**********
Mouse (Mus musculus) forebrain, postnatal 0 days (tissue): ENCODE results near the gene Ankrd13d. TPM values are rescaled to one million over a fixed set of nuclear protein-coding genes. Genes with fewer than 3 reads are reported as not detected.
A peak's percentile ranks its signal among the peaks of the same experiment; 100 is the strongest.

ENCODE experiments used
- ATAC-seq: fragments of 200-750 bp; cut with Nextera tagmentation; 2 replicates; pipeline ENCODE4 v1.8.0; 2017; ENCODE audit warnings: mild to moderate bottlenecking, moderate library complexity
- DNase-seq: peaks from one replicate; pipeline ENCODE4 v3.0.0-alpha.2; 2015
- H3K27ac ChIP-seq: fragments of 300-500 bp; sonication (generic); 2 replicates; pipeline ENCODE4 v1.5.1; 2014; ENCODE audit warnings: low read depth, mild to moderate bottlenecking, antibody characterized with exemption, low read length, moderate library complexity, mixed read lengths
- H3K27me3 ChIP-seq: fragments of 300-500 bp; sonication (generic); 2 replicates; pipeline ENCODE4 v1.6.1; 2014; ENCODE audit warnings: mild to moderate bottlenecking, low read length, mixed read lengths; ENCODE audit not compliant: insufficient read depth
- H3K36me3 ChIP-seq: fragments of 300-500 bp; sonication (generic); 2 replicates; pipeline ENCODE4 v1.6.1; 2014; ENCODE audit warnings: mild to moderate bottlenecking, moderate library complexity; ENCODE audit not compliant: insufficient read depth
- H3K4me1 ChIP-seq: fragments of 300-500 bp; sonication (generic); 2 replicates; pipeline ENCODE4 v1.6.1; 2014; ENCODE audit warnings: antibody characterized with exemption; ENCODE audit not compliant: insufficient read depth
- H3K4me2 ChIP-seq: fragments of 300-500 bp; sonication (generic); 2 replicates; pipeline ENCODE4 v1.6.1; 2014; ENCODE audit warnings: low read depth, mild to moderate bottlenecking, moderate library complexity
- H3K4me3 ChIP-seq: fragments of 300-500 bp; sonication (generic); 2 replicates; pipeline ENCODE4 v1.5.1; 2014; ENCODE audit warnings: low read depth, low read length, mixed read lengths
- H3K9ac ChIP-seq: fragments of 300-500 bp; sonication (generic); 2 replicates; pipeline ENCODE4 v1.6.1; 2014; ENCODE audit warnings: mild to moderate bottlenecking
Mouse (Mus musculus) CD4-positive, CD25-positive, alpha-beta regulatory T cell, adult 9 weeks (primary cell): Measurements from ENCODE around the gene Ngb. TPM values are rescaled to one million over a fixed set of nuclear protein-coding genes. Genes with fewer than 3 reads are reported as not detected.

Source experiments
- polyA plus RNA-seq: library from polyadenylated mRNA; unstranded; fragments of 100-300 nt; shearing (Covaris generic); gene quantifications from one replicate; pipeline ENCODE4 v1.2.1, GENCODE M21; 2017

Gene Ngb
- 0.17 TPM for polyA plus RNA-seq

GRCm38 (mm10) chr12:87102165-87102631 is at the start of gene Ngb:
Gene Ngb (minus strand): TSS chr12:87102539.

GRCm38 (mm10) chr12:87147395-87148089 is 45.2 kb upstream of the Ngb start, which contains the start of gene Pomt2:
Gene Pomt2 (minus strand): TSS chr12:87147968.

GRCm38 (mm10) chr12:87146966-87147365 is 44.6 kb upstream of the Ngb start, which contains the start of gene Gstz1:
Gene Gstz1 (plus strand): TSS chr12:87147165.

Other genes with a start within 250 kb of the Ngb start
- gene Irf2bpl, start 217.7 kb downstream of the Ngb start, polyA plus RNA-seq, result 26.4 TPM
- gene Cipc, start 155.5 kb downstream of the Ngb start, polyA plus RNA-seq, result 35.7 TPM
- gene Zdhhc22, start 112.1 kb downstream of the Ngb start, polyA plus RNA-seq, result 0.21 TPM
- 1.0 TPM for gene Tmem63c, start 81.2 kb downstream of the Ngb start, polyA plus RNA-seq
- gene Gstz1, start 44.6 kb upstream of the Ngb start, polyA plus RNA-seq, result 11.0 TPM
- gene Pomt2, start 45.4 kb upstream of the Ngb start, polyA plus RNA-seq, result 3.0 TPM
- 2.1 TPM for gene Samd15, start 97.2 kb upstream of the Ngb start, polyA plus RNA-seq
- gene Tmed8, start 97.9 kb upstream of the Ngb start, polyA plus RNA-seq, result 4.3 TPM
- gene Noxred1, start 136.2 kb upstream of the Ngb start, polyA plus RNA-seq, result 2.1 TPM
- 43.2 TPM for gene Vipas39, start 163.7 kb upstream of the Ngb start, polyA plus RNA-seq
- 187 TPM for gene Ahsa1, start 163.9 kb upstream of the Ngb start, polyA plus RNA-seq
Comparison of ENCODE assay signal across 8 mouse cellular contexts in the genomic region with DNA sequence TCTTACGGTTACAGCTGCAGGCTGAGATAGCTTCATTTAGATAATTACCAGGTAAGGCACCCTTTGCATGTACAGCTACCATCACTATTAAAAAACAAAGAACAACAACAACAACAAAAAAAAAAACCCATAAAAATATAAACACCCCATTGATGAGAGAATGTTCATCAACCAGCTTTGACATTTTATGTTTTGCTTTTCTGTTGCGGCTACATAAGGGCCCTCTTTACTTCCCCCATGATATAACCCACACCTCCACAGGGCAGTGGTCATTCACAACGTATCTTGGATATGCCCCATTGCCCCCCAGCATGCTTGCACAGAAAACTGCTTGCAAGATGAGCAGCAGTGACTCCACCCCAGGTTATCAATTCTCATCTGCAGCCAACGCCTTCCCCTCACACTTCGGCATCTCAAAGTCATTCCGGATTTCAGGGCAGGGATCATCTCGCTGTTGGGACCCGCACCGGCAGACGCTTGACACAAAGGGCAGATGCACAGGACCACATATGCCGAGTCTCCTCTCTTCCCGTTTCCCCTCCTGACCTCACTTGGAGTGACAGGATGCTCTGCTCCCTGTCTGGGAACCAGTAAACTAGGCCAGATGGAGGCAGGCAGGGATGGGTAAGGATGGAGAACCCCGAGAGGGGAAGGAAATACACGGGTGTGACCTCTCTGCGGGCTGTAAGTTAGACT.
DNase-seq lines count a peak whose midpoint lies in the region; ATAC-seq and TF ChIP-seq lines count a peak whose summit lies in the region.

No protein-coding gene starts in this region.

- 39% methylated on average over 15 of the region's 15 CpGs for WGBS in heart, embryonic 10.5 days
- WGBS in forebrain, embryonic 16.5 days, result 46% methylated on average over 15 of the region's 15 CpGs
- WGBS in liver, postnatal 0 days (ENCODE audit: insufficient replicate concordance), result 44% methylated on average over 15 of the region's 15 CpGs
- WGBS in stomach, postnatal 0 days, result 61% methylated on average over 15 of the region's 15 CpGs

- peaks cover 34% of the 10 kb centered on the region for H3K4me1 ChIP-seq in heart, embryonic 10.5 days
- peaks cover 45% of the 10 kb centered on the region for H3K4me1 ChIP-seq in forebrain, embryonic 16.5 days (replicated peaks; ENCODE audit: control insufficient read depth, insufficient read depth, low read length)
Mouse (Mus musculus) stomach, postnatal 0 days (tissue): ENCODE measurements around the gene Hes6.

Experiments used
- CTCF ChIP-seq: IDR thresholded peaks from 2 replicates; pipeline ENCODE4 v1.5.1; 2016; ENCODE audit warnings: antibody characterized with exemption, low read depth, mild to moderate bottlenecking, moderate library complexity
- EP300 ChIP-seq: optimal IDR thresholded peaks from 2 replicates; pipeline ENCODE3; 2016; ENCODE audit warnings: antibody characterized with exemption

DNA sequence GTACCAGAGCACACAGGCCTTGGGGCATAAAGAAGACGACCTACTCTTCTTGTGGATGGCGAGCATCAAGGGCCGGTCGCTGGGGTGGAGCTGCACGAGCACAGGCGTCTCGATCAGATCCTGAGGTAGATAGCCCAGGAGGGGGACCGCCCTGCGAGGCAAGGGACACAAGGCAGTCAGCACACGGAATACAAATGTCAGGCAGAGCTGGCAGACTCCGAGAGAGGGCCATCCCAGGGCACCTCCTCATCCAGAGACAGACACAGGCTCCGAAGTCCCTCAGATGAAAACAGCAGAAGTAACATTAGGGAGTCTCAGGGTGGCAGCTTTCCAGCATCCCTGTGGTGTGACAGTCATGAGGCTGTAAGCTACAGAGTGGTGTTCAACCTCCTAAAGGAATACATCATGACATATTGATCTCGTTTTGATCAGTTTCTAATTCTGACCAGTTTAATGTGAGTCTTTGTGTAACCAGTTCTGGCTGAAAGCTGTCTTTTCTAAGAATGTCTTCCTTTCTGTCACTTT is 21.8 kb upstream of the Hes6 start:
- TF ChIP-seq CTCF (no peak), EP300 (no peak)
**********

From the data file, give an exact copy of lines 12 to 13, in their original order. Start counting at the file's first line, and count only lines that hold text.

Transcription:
- H3K9ac ChIP-seq: fragments of 300-500 bp; sonication (generic); 2 replicates; pipeline ENCODE4 v1.6.1; 2014; ENCODE audit warnings: mild to moderate bottlenecking
Mouse (Mus musculus) CD4-positive, CD25-positive, alpha-beta regulatory T cell, adult 9 weeks (primary cell): Measurements from ENCODE around the gene Ngb. TPM values are rescaled to one million over a fixed set of nuclear protein-coding genes. Genes with fewer than 3 reads are reported as not detected.